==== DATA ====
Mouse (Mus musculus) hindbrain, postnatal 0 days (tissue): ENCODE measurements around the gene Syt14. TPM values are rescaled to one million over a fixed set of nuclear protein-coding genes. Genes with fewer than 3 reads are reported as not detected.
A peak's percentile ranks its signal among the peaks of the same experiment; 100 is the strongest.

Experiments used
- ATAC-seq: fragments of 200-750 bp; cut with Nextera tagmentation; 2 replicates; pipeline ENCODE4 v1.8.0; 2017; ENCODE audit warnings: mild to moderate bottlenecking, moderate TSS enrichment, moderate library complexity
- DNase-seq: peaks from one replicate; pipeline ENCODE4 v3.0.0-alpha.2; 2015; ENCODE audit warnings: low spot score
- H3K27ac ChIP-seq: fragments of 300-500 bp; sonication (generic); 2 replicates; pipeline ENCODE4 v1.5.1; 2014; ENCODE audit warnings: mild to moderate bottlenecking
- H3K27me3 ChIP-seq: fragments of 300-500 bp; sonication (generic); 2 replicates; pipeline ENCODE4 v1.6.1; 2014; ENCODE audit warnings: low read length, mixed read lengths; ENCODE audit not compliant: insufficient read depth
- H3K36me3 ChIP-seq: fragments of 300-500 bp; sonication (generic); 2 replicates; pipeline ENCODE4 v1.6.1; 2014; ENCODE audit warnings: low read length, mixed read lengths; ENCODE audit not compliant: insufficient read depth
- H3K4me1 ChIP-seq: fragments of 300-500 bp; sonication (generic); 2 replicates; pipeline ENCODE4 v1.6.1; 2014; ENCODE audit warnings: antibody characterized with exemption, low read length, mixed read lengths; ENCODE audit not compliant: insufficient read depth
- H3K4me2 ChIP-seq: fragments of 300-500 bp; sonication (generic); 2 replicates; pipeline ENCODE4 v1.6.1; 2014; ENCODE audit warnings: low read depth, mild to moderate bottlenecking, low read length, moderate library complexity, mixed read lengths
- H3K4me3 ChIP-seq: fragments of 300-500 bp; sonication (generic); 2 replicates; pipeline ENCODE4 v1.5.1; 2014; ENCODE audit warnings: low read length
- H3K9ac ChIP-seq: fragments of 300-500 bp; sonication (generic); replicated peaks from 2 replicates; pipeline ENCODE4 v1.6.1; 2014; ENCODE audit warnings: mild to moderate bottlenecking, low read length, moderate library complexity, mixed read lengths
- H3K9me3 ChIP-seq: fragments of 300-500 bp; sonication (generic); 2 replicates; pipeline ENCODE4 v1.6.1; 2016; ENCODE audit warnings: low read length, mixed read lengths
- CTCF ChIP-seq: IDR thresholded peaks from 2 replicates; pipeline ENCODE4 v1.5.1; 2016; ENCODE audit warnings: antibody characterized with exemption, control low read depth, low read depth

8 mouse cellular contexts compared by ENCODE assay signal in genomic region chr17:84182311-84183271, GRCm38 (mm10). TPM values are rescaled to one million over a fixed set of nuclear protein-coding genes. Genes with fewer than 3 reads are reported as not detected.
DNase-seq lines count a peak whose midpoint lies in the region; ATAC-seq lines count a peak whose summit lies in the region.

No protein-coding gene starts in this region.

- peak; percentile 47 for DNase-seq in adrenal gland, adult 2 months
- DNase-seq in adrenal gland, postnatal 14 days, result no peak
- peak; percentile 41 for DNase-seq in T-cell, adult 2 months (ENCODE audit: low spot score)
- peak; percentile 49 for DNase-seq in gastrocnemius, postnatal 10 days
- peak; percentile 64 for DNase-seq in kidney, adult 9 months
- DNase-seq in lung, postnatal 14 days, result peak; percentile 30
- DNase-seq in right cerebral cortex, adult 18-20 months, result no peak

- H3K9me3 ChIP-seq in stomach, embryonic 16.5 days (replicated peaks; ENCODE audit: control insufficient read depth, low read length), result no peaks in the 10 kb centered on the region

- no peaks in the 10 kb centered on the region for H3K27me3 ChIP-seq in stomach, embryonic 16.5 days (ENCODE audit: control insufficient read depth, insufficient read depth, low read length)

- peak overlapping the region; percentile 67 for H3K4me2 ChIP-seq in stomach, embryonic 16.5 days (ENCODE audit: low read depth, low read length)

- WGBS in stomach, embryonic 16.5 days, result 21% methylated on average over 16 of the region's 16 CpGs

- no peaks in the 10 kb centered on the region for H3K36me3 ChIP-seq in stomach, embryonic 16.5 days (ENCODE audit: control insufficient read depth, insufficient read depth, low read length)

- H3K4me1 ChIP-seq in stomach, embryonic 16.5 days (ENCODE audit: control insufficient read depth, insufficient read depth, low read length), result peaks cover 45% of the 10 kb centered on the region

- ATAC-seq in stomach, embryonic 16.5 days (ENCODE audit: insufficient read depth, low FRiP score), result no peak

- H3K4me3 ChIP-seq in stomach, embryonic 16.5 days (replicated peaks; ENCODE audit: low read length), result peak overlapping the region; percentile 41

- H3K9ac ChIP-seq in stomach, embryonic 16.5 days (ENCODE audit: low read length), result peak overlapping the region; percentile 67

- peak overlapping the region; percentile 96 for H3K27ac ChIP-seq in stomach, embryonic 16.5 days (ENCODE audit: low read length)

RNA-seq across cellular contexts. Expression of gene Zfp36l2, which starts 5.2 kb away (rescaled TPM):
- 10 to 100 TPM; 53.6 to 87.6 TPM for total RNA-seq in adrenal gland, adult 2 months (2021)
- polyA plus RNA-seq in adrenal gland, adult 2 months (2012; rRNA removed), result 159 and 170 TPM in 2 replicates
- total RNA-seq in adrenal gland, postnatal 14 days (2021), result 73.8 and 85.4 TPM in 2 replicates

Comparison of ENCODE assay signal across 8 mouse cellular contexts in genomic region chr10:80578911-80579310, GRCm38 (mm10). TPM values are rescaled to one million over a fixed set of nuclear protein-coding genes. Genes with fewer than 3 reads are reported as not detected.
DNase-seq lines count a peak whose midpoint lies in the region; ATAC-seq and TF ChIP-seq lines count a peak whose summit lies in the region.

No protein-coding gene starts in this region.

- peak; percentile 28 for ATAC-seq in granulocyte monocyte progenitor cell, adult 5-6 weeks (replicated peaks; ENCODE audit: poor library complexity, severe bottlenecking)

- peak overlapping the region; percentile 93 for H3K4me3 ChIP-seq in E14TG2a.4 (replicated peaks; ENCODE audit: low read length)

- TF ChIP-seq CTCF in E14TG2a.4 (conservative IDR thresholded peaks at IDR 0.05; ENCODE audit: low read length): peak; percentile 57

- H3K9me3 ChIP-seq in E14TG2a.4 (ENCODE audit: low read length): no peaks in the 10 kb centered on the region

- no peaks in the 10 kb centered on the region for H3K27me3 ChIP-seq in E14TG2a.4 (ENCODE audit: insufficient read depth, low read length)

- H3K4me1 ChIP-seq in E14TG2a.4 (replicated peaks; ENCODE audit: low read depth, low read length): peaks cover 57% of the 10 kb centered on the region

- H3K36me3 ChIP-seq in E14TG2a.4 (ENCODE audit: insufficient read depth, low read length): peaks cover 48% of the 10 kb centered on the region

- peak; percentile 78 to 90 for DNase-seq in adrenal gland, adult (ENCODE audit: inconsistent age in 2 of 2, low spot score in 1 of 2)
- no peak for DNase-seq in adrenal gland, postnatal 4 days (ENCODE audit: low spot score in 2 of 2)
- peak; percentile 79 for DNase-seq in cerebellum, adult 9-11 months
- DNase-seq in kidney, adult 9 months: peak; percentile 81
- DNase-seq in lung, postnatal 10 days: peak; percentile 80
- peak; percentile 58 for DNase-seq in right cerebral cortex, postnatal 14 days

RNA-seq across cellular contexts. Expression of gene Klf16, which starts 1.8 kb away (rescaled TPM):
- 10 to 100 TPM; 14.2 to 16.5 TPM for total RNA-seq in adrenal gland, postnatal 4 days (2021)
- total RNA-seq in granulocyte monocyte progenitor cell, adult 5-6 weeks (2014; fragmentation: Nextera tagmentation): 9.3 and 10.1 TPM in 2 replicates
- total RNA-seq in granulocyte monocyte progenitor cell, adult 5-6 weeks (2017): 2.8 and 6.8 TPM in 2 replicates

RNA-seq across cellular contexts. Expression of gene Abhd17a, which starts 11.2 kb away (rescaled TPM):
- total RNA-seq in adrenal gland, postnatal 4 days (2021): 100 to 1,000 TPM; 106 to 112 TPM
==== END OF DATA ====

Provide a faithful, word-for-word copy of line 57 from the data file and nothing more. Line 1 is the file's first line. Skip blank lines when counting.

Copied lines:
- total RNA-seq in granulocyte monocyte progenitor cell, adult 5-6 weeks (2014; fragmentation: Nextera tagmentation): 9.3 and 10.1 TPM in 2 replicates